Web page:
This book is a tribute to the work of criminologist Professor Ronald V. Clarke, in view of his enormous and enduring contribution to criminology and crime science. Clarke is best known for his development of the theory and application of situational crime prevention, although he also played a major part in the establishment of the British Crime Survey, in discussions of evaluation methodology, and in improving the knowledge base and tools for problem-oriented policing. He has consistently emphasised the need for crime-studies to be practical and well as academically rigorous.
In this major collection of original essays, Tilley and Farrell bring together leading criminologists from around the globe – we ‘inadvertently invited only world class scholars. Oops.’ the editors profess – all of whom are colleagues or ex-students of Clarke.
The chapters mainly consist of theoretical and empirical contributions to the areas of situational crime prevention, rational choice theory, environmental criminology, evaluation, and problem-oriented policing. The largely biographical introduction ‘Ronald V. Clarke – The Quiet Revolutionary’ is based on interviews with Clarke.
'Unlike most festschrifts that are held together only by the binding of the book because the contributions represent the disparate intellectual interests of the contributors, this one has intellectual coherence. Its unity is provided by contributors who wish to pay tribute to Ronald Clarke by illustrating and extending his ground-breaking insight into preventing crime through situational crime prevention. It is a deserved tribute that he will cherish.'
-Jackson Toby, Rutgers University, in Criminal Law and Criminal Justice Books, March 2012
Introduction: Ronald V. Clarke - the Quiet Revolutionary, Graham Farrell and Nick Tilley 1. Situational Crime Prevention: The Home Office Origins, Pat Mayhew and Mike Hough 2. On Being Crime Specific: Observations on the Career of R.V.G. Clarke, Derek Cornish and Martha Smith 3. Ferruginous Ducks, Low Hanging Fruit, and Ronald V. Clarke's World of Crime Science, Nick Ross 4. Happy returns: ideas brought back from situational crime prevention’s exploration of design against crime, Paul Ekblom 5. Linking Situational Crime Prevention and Focused Deterrence Strategies, Anthony A. Braga and David M. Kennedy 6. How Situational Crime Prevention Saved Problem-oriented Policing, John Eck and Tamara Madensen 7. Ron Clarke’s Contribution to Improving Policing: a Diffusion of Benefits, Michael Scott and Herman Goldstein 8. Vulnerability of Evaluators of Problem-oriented Policing Projects, Johannes Knutsson 9. Evaluation for Everyday Life, Mike Maxfield 10. CCTV Evaluation, Nancy La Vigne 11. Spatial Displacement and Diffusion of Crime Control Benefits Revisited: New Evidence on why Crime Doesn’t just move around the Corner, David Weisburd and Cody Telep 12.Suicide and Opportunity: Implications for the Rationality of Suicide, David Lester 13. Ron and the Schiphol Fly, Ken Pease and Gloria Laycock 14. Exploring the Person-Situation Interaction in Situational Crime Prevention, Richard Wortley 15. A Rational Choice Analysis of Organized Crime and Trafficked Goods, Mangai Natajaran 16. The Structure of Angry Violence, Marcus Felson 17. Extending the Reach of Situational Crime Prevention, Graeme R. Newman and Joshua D. Freilich 18. Contrasting Hotspots: Did the Opportunist make the Heat, Kate Bowers and Shane Johnson 19. Situating Situational Crime Prevention: Anchoring Politically Palatable Crime Reduction Strategy, Paul Brantingham and Patricia Brantingham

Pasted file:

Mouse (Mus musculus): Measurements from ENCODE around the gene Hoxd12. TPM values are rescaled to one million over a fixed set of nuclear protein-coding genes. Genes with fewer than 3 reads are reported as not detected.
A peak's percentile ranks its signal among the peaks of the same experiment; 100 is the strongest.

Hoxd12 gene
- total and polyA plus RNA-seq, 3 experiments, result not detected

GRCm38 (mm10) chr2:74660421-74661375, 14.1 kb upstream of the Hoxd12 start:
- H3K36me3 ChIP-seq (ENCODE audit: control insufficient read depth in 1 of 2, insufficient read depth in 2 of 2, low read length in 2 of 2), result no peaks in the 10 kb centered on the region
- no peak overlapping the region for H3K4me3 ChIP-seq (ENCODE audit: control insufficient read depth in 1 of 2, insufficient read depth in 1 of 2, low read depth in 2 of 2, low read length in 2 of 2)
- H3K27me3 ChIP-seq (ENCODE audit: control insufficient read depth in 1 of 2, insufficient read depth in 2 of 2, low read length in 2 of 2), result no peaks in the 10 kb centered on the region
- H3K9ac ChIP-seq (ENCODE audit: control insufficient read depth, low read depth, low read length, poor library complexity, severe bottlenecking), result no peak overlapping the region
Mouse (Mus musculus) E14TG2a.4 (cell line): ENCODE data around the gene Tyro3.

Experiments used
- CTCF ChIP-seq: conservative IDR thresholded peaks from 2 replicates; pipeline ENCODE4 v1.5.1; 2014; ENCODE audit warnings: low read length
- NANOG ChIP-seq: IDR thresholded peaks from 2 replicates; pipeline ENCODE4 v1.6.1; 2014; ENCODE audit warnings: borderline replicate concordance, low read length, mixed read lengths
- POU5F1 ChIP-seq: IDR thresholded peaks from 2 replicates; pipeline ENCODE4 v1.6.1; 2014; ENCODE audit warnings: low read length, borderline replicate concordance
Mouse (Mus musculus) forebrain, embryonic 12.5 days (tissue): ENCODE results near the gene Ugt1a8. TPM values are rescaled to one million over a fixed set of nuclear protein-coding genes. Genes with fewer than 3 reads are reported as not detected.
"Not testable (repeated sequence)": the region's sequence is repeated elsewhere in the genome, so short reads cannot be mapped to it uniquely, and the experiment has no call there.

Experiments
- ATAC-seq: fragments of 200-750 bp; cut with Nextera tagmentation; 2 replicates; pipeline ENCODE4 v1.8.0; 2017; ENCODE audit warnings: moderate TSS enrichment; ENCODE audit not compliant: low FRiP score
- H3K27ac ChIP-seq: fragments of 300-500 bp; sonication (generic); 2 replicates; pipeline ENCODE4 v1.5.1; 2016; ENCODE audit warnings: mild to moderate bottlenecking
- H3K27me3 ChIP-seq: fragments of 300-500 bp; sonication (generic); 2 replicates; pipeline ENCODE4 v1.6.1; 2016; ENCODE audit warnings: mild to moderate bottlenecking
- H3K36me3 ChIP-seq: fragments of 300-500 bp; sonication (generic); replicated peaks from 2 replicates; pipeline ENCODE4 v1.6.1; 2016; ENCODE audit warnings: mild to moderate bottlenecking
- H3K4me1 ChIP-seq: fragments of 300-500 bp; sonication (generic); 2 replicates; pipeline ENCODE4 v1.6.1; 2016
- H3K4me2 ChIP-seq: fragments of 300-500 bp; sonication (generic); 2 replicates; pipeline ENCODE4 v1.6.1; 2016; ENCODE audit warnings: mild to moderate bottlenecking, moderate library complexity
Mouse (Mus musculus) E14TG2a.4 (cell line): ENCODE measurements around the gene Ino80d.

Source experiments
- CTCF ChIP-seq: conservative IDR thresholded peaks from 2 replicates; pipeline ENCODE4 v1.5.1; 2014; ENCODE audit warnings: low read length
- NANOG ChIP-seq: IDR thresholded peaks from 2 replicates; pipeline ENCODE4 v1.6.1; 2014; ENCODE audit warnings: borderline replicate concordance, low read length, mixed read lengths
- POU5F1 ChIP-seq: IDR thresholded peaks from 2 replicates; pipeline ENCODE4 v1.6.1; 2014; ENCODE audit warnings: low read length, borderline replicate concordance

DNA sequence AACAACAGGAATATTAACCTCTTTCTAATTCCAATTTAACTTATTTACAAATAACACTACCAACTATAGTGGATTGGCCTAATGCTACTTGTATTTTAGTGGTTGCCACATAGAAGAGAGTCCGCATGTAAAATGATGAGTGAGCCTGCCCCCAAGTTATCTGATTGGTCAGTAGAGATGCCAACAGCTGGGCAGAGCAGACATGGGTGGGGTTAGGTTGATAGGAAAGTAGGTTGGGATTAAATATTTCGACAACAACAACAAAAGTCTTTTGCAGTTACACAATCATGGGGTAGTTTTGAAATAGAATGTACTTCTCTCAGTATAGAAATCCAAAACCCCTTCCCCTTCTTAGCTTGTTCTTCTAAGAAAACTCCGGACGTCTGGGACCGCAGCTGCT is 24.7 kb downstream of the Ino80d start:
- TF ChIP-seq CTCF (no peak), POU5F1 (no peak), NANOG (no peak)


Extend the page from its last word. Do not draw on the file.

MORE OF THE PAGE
Crime science is a new way of thinking about and responding to the problem of crime in society. First, crime science is about crime. Instead of the usual focus in criminology on the characteristics of the criminal offender, crime science is concerned with the characteristics of the criminal event. Second, crime science is about science, advocating an evidence-based, problem-solving approach to crime control. Crime scientists actively engage with front-line criminal justice practitioners to reduce crime by making it more difficult for individuals to offend, and making it more likely that they will be detected if they do offend
The Crime Science series is utilitarian in its orientation and multidisciplinary in its foundations, drawing on disciplines from both the social and physical sciences, including criminology, sociology, psychology, geography, economics, architecture, industrial design, epidemiology, computer science, mathematics, engineering, and biology.